If you’re riding on tubeless tires, get yourself a portable plug kit to keep in your gear. These kits are easy to use, but to help you visual learners, here’s one of our Garage Videos with Rob demonstrating the entire process:



A few plug kits we recommend and have had great experiences with are the BikeMaster Tire and Tube Flat Repair Kit, the Genuine Innovations Street Tire Repair and Inflation Deluxe KitT, and the Stop & Go Pocket Tire Plugger

One note about plugged tires: plugs work really well, but don’t forget that the integrity of your tire has been compromised and you should replace your tire as soon as possible. We’ve had great luck with plugs in the past, and some of us may or may not have put several hundred miles on plugged tires when necessary…but we don’t recommend doing that!

No Matter What You Run, Always Carry A Spare Tube

We know what you’re thinking – if you run tubeless tires, why carry a tube? This is why: if you happen to puncture or tear a tubeless tire and are unable to patch it, you can always put a tube inside it to get enough air pressure into the tire to get home.

This is universally not recommended by tire manufacturers, because the friction created by the tube will create excess heat in the carcass, which lowers both your speed and load ratings. But we doubt you care about those too much when stranded on the side of the road with a flat. So unless your tire manufacturer is going to send a helicopter out to fix your flat, you can definitely use this as a last resort to get enough tire pressure to limp home.


Or, you could just carry an entire spare tire around everywhere you go. Hey, to each his own.


If You Run Tubed Tires – Carry a Patch Kit and a Spare Tube

The bad news about getting a flat on a tubeless tire is that you’re going to have to pull the wheel and tire off to fix it – but the good news is, the damage is usually easier to repair. We recommend carrying a patch kit and a spare tube, so you have a backup option in case you get another flat (and this does happen – we’ve even seen people puncture a new tube while installing it!)

Take Tiny Bites With Your Tire Irons

Flat tires are frustrating, and we know the only thing you want to do is muscle that thing back together and get the heck back on the road. But when prying on your tires with tire irons, be gentle, and take tiny bites. Going slowly will require less effort, but more importantly, it reduces the chances that you’ll damage the tube while installing it (and if you think you’re frustrated now, wait until you air up your new tube only to find that it won’t hold air either.)

Center Stands Make Life a Whole Lot Easier

If you have a bike with a center stand and get a flat, you’re in luck – center stands make the whole job a lot easier. If you don’t though, you can also create a makeshift stand out of things you find (BikeBandit founder Ken Wahlster once made a stand to fix a flat on a ride in Baja out of just a stack of rocks.) Remember, you only need to get it just high enough to pull the tire off – a half inch off the ground is enough to get the job done.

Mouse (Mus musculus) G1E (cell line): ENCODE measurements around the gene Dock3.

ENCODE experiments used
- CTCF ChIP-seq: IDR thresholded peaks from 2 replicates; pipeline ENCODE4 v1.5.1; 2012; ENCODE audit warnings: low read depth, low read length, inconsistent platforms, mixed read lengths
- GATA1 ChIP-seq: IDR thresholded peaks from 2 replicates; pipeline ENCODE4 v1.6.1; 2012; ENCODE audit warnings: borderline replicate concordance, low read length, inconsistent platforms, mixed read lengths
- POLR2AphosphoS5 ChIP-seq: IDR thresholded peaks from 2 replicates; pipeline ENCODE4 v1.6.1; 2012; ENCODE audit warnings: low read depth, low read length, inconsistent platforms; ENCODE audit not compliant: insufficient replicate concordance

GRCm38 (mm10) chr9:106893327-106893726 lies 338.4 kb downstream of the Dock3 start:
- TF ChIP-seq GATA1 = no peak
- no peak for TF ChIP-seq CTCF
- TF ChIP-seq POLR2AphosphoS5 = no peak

Even a stack of rocks will work to change a tire in a pinch! As long as it holds the bike up just enough to pull the tire off, it will do the job.


Airing Back Up

When airing back up, you have three options: CO2 cartidges, a manual pump, or an air compressor. Here are the pros and cons of each:

  • CO2: this is generally the preferred option due to their small size, ease of use, and efficiency. They’re tiny, so we recommend to carry twice what you’ll think you need – you never know when you might get a second flat on a ride!
  • Manual Pump: A good old manual pump is the most reliable option, and still fairly light to pack, but it will be extremely exhausting using one to fill a motorcycle tire. We recommend having one as a backup, but not as your primary option.
  • Air Compressor: By far the best option, but they are heavy and take up a lot more space. As long as your bike has power, you’ll have air (and if your bike isn’t running and you have a flat, you have much bigger problems to worry about anyway.) If you’re on a group ride, definitely make sure someone is packing one of these lifesavers – if your’e riding solo, consider one if you have the cargo room.

And Of Course…

Get some roadside assistance! This is no good if you’re adventuring far off the beaten path, but it’s a lifesaver when you are caught stranded on the road for any reason (not just flat tires.) It’s cheap enough that anyone can afford it, and accessible through many organizations like the AMA, AAA, HOG, and even a number of insurance companies. Even if you’re a hardcore dual-sport or ADV guy who can swap a tire with your eyes closed, you may want to preserve your tire survival gear for when you’re out in the wild, and make life easier on yourself with roadside assistance when you can use it.


What flat tire tricks do you have that we didn’t cover?